From legends to typical sweets
Journey through the Christmas traditions of Garfagnana and the Mid Serchio Valley
Garfagnana and Mid Serchio Valley
by Garfagnana and Mid Serchio Valley /en/authors/garfagnana-and-mid-serchio-valley-00001/

There are numerous Christmas traditions in Garfagnana and Mid Serchio Valley. Many of them are centuries old, some are well known and others are more mysterious. From legends to typical sweets, here are some of the traditions to be found in this charming land. 

The Natalecci of Gorfigliano

The Natalecci is among the oldest traditions of the Garfagnana. It takes place in Gorfigliano, a village in the Municipality of Minucciano, every year on the night of December 24. It consists of very tall cylindrical bonfires, built by intertwining juniper branches with a chestnut pole that are then placed on the most visible hills of the town and set on fire to the sound of a bell that commences prayer.

The origin of this tradition is possibly linked to pagan fire rituals which had the function of purifying and destroying all negative influences such as witches, monsters and hexes. The ceremony was also a celebration of the sun to ensure light. In fact, it took place during the winter solstice when the days begin to get longer. The signals that the fire gave, its intensity and the direction of the smoke were interpreted as harbinger signals about crops and other elements. With the arrival of Christianity, these rituals were not frowned upon at first, but the tradition was then adapted as the Christian church began to associate the sun with the image of Jesus, and still today the ritual takes place on Christmas Eve and is called Natalecci.

The Mandolata of Santa Lucia

The Mandolata is a traditional food made in Rione Santa Lucia, a historic village in Castelnuovo Garfagnana. The recipe has been handed down through the generations and is prepared every December 13, the feast day of Saint Lucia, the patron saint of the eyes. The simple ingredients are chestnut honey, finely chopped walnuts heated just to the right point, a little sugar and olive oil. This crunchy sweet is made using your hands in a very particular and fascinating way. First, the honey is cooked and then worked for a long time, forming a long braid that is turned over several times and then the walnuts are added by hand. These are also heated to form a rectangle held together by two wafers.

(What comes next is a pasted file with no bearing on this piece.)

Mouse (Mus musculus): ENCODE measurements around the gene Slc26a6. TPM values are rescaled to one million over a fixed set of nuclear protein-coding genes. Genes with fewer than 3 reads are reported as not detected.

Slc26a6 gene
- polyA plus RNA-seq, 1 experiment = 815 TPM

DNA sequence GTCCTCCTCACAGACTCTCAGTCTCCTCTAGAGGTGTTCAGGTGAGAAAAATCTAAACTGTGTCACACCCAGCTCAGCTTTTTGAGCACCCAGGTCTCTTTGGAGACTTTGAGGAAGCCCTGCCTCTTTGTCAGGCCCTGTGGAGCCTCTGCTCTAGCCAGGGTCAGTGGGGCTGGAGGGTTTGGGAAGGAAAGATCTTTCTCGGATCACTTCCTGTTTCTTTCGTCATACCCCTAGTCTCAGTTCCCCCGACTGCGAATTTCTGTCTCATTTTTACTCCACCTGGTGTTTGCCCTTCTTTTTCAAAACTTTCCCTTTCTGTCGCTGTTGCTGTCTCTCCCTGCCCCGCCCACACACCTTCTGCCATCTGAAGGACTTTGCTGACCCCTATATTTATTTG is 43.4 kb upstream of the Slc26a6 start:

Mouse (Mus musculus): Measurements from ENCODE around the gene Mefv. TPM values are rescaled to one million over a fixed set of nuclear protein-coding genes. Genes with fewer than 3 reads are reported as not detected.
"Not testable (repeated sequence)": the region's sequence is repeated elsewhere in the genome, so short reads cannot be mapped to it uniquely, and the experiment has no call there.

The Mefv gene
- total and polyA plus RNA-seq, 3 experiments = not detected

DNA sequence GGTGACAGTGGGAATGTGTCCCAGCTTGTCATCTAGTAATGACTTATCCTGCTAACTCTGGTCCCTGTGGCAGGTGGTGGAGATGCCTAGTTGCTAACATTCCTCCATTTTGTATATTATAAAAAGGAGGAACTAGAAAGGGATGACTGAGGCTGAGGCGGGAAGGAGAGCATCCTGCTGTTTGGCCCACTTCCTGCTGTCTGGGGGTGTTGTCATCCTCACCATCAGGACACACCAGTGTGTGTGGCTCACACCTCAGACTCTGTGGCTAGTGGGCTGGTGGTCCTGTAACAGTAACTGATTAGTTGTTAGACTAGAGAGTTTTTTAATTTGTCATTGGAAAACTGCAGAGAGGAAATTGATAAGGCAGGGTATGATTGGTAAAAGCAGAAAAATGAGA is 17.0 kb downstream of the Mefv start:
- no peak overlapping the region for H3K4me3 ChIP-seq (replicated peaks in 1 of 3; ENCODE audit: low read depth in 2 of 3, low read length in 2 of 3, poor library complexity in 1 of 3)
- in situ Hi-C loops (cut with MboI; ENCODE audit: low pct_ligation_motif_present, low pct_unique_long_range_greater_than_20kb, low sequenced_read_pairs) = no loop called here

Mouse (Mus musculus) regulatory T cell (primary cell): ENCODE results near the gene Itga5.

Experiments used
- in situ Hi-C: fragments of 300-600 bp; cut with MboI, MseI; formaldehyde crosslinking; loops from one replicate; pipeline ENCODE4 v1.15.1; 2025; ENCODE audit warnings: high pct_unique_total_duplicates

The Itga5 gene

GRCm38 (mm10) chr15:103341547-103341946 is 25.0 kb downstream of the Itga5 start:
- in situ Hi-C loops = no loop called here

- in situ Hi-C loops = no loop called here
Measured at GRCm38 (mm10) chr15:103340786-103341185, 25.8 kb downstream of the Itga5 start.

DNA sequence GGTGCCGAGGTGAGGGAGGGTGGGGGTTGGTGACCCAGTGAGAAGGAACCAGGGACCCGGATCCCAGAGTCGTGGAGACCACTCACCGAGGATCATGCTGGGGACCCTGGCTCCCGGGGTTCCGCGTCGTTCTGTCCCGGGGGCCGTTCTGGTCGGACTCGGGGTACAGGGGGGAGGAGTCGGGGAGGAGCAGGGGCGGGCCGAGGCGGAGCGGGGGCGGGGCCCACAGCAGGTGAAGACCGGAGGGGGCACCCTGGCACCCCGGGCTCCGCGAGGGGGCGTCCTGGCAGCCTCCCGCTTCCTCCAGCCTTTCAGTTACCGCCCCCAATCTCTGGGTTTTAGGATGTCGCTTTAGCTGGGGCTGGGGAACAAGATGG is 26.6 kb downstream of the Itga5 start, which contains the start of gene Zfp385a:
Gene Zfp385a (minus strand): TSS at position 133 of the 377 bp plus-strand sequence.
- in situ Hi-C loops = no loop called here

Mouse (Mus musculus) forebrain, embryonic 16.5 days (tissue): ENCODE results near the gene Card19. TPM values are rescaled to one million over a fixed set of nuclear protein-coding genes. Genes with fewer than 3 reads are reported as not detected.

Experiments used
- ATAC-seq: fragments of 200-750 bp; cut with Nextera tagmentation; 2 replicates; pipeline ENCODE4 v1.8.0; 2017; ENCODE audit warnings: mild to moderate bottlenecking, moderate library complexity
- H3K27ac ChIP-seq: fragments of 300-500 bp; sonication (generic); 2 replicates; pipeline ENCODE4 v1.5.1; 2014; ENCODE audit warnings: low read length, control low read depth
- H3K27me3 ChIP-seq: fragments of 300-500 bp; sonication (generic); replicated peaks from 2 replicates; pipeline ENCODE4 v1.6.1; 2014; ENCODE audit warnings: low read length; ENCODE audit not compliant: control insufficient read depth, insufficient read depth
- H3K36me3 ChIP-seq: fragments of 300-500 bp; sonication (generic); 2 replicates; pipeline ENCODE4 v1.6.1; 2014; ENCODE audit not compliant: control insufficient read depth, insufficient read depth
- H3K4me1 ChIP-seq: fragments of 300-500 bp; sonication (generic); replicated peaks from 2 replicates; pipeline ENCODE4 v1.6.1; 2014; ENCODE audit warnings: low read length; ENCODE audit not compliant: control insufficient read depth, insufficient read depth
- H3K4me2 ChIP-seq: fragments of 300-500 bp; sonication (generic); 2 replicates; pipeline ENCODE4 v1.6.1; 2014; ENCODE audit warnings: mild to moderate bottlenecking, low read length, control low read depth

The Befana of Barga

The tradition of the Befana, the nice old lady who visits the children every year on the night between 5 and 6 January, is deeply felt throughout the Garfagnana and the Mid Serchio Valley. In Barga, the tradition is centuries-old and is even mentioned in the Statutes of 1366. There are many tributes dedicated to her, including the well-known songs of the Befana, called Canti di Questua, popular not only in Barga but also in all neighboring areas. Groups of children and adults disguised as witches go from house to house to sing and in return they are usually offered sweets, drinks or small gifts. In Barga, tradition has it that once the singing has finished, everyone goes to Piazza Angelio to gather around a large bonfire, form a circle and twirl around.
It was these traditional begging songs that inspired the adopted son of this land, Giovanni Pascoli, to compose one of his most touching poems, La Befana, in 1897:

The Befana comes,
comes from the mountains late at night.
How tired she is! It surrounds her
snow, frost and north wind ...

Later in the evening, following the songs and the bonfire, the Befana enters the scene riding a broom or a donkey to bring gifts to good children and coal to bad ones. 
Then Befana receives visits from the children, as well as those who are older, in her little house in Pegnana on the mountain of Barghigiana. The old woman does not refuse the visits of little ones to gift a lovely sweet made using molds of all kinds of shapes such as animals, fish, flowers , rabbits, the sun or a heart. These are known as Befana biscuits that are made with shortcrust pastry and marzipan according to a recipe that has been handed down for years in bourgeois families and which differs from the more well-known befanotti.

Saint Nicholas and the Devil in Borgo a Mozzano

It's said that many years ago, Saint Nicholas came down from the Alps in Tuscany to bring gifts to the children of small villages and found himself in Borgo a Mozzano. Here, he met the Devil on a bridge, but it was Saint Nicholas who got the better of him, spreadking the light of peace and love. This light is recalled every year on the first Sunday after December 6 with the manifestation of Saint Nicholas and the Devil. In procession with all the children, Saint Nicholas passes through the historic center of Borgo a Mozzano to reach the Devil's Bridge, giving each child a lighted candle as a symbol of the light of peace and love. Upon returning from the procession, all the little ones embrace Saint Nicholas and receive many gifts from him.